Full Transcript: New York 23 October 1786
My dear sir I have long intended myself the pleasure of visiting you at Mount Vernon - [inserted: and] although I have not given up that hope, ...and shall probably gratify it in the course of next month yet I cannot longer delay presenting myself to the remembrance of my [struck: much] [inserted: truly] respected and beloved General, whose friendship I shall ever esteem among the most valuable circumstances of my existence.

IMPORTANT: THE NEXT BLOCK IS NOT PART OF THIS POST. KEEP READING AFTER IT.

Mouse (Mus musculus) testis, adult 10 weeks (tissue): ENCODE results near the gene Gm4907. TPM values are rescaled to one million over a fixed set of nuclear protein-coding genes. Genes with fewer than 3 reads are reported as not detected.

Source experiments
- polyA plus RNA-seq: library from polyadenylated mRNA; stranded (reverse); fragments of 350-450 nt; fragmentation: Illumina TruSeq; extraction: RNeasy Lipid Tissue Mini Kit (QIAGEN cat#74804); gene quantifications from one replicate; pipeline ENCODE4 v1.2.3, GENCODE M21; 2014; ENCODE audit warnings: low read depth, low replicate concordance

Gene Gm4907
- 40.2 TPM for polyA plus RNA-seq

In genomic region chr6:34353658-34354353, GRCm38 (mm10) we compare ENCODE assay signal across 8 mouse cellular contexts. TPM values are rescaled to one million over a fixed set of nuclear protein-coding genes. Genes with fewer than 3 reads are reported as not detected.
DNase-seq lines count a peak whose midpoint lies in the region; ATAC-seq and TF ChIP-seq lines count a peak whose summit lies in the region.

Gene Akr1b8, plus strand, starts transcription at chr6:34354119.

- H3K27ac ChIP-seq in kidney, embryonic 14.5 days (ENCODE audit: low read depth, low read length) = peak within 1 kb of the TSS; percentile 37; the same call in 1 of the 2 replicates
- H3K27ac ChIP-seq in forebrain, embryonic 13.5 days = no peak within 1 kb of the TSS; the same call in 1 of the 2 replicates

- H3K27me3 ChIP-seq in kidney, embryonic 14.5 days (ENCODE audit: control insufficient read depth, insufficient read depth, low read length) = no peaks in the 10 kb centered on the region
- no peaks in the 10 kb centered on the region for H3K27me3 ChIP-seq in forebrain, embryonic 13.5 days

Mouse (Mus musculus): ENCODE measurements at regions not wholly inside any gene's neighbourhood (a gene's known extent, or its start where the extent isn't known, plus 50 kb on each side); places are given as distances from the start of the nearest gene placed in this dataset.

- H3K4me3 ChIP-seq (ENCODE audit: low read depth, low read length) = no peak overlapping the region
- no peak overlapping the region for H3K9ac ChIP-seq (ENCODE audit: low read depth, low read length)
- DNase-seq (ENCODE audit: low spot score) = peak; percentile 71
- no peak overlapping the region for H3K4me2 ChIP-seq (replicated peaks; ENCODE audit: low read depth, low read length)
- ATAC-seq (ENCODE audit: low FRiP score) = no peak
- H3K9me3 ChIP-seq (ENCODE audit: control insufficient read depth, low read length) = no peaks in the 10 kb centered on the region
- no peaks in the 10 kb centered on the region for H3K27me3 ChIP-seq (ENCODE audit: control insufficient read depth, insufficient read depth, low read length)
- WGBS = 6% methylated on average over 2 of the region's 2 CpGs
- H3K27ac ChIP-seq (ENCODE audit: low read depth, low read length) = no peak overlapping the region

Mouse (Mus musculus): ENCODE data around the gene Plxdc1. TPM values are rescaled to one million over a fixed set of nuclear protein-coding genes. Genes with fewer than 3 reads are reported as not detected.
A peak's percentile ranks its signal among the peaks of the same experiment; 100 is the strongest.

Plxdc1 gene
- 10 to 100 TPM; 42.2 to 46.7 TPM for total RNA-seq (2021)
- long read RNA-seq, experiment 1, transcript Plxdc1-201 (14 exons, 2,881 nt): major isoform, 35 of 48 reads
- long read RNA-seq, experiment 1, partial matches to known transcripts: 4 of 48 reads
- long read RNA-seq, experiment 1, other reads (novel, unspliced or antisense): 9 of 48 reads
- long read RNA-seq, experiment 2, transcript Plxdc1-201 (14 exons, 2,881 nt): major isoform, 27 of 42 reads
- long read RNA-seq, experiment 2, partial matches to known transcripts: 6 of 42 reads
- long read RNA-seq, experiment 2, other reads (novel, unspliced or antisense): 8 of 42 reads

Conscious of [struck: unlimited] affection and [struck: assured of it being] [inserted: & believing it to be] reciprocal in your breast, [struck: my] [inserted: I have had no] apprehensions [struck: have been quieted lest] of my silence [struck: might be] [inserted: being] misconstrued - I know the perplexity occasioned by yr numerous correspondents and was unwilling to add to it - Besides which [struck: during the last three months] I have lately [inserted: been] [struck: twice] [inserted: once] [struck: as] [inserted and struck: much further far] far eastward of Boston, [struck: the first time principally on my private business, but the second on [inserted: public] business of a public [inserted: of an alarming] nature on private business and was [inserted: no] sooner returned here, than the [struck: colonizing] commotions in Massachusetts hurried me back to Boston on a public account.